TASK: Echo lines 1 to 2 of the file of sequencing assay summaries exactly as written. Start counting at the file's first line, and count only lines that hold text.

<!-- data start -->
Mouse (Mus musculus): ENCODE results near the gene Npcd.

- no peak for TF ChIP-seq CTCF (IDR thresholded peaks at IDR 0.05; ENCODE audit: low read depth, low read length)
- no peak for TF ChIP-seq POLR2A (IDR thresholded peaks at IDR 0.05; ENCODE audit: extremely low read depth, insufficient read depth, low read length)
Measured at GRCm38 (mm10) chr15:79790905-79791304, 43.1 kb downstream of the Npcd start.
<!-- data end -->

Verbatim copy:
Mouse (Mus musculus): ENCODE results near the gene Npcd.

- no peak for TF ChIP-seq CTCF (IDR thresholded peaks at IDR 0.05; ENCODE audit: low read depth, low read length)